SOS! CQD! “Help, our ship is sinking! Save us!” Between the introduction of Marconi’s wireless at the beginning of the Twentieth Century and WWI, the excitement in technology was the wireless telegraph. Used primarily to keep track of ships and save their passengers and contents from storm-tossed waters, it led to a popular vocation for a young man, a shipboard wireless operator.
Tom Swift and his Wireless Message, 1911, uses wireless to save people from the angry sea, a typical story line in most of the wireless-themed juveniles. Tom and his pals have crashed their plane on a deserted island that is prone to earthquakes. Tom believes that if he can build a wireless set from the parts of his wrecked airship he might be able to send a message and get rescued. Of course he saves everyone, just seconds before a giant earthquake causes the island to fall apart and sink. After the rescue the captain tells Tom “Your wireless message came just in time. An hour later and our operator would have gone to bed.” Obviously, the shipping industry did not learn from this bit of 1911 Tom Swift wisdom, as one year later the Titanic suffered a massive loss of lives partly because no operator was on duty aboard the closest rescue ship. Wireless saved lives and these juvenile stories were often prescient in their use of this technology.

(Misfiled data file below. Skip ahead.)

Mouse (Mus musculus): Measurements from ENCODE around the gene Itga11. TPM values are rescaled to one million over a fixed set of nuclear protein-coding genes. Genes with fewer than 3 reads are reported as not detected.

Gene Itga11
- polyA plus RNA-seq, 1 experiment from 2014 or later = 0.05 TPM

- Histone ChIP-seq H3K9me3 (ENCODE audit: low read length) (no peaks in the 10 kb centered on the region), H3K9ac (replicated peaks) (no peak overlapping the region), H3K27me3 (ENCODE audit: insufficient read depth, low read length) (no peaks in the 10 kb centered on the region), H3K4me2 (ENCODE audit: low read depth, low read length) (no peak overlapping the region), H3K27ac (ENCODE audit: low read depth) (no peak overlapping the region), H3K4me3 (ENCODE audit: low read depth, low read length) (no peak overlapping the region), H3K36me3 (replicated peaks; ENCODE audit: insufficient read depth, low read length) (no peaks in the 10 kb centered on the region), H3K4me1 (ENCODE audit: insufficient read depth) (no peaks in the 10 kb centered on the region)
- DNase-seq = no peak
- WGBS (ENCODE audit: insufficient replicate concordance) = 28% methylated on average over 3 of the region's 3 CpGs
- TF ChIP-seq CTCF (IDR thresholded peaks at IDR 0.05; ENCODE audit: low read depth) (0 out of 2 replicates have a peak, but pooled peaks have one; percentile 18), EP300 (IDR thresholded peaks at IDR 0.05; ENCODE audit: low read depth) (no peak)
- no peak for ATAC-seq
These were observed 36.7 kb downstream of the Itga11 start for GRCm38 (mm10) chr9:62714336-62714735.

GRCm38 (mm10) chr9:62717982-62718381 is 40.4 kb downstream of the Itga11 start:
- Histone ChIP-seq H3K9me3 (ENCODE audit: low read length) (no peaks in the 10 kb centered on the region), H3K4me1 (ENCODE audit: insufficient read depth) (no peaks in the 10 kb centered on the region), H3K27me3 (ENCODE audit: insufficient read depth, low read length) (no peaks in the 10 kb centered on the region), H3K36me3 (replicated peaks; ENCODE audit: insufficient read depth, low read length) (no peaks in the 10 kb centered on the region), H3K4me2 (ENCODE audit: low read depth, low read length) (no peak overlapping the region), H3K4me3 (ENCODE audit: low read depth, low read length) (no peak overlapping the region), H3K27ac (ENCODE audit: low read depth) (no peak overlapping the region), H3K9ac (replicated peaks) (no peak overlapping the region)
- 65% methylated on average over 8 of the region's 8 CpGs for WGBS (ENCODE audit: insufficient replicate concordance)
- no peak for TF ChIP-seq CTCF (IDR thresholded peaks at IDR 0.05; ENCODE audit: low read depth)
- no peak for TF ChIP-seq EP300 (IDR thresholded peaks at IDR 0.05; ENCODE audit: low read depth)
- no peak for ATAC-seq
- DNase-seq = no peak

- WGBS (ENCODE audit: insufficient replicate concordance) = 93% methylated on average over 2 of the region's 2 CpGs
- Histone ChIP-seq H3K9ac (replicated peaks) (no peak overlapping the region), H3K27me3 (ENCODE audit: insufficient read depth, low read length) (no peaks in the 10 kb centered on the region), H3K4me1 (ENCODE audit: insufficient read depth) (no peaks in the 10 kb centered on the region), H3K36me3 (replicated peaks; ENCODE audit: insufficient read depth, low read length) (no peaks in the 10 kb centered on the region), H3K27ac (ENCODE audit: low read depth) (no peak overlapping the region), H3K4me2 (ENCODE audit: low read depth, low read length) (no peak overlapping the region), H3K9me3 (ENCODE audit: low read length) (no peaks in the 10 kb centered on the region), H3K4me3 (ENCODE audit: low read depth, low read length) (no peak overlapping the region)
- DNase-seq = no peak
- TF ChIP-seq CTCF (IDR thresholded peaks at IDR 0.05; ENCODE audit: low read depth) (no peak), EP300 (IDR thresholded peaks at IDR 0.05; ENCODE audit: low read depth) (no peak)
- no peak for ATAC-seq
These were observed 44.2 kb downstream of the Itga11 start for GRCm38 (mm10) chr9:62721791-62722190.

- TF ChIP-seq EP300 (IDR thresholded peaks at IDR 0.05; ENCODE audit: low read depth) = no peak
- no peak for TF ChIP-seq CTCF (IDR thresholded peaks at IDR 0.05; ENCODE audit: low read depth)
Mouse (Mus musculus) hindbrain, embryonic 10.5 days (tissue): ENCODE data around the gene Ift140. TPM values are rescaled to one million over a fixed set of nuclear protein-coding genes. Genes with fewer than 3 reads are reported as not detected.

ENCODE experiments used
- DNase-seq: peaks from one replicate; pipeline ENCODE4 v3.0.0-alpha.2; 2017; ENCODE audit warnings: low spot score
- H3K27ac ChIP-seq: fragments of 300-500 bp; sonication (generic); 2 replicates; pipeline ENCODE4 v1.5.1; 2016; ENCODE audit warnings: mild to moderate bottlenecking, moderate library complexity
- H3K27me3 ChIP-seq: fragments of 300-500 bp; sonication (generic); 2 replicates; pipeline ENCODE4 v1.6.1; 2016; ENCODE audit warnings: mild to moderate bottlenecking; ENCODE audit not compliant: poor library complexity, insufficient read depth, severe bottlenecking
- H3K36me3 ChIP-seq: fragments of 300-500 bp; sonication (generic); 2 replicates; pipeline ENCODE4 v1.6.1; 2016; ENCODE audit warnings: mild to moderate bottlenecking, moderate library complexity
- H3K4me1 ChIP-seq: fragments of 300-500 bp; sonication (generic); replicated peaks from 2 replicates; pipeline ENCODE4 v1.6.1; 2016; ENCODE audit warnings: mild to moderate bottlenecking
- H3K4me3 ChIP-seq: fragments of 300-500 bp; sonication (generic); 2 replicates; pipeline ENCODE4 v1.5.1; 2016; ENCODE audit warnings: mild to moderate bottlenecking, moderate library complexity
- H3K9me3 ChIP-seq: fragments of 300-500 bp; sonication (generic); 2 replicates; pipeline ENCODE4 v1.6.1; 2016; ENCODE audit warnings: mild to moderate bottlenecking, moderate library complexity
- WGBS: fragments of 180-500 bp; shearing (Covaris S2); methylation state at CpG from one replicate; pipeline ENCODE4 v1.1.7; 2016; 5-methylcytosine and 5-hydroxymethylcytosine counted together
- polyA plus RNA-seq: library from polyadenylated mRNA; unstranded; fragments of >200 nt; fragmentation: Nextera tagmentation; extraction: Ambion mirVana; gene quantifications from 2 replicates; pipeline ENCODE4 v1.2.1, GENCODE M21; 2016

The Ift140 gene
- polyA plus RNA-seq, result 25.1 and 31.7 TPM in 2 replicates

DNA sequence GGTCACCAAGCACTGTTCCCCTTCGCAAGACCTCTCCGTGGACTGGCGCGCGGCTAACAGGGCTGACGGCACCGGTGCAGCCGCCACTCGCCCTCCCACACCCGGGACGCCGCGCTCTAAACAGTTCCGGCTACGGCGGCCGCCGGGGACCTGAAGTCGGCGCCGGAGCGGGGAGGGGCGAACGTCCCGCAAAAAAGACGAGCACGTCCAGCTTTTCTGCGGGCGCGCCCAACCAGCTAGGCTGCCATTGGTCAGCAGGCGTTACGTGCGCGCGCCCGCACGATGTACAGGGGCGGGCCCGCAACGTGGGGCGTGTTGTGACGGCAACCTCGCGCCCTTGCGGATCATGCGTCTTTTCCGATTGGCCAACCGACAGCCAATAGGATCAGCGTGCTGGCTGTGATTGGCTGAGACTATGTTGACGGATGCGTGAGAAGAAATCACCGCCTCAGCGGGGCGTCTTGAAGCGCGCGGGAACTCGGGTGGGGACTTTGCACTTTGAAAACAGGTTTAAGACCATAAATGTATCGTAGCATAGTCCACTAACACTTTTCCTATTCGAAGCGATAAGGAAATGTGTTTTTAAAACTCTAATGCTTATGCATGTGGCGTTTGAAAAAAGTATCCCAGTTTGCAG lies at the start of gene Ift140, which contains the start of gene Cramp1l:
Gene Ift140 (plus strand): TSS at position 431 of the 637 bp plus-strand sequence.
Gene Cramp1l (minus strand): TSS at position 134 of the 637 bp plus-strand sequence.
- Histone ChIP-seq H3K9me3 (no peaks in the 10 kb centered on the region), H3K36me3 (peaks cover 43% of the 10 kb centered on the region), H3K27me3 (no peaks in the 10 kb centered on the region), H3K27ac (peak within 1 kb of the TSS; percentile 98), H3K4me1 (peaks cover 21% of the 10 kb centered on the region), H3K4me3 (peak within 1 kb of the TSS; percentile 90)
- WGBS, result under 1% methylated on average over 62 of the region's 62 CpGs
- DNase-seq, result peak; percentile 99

Every wireless boys’ adventure had a storm, often described in a poetic way: “Aloft the heavens were one constant glow of liquid fire, and the thunder crashes reverberated as in a hollow vault. The sea was lashed into a tremendous fury, the waves sweeping mountain high and breaking with a detonating roar that added to the babel of the night.” And this: “The boys could feel it pressing and tearing against them like some solid thing. Their voices were blown back down their throats when they tried to talk. Their garments were blown out stiff as boiler iron.” The wireless operator was always alert during a storm: “The boy was in constant readiness for service. His ear was close to the receiver. He knew from experience what those tempestuous nights meant for those at sea.”
Another theme was that of career: “There is a good chance for a live young fellow in a business that can send a message hundreds of miles in a few seconds. The business is now only in its infancy, and those who get in first have the best chance.”
Below are two covers depicting the wireless life at sea.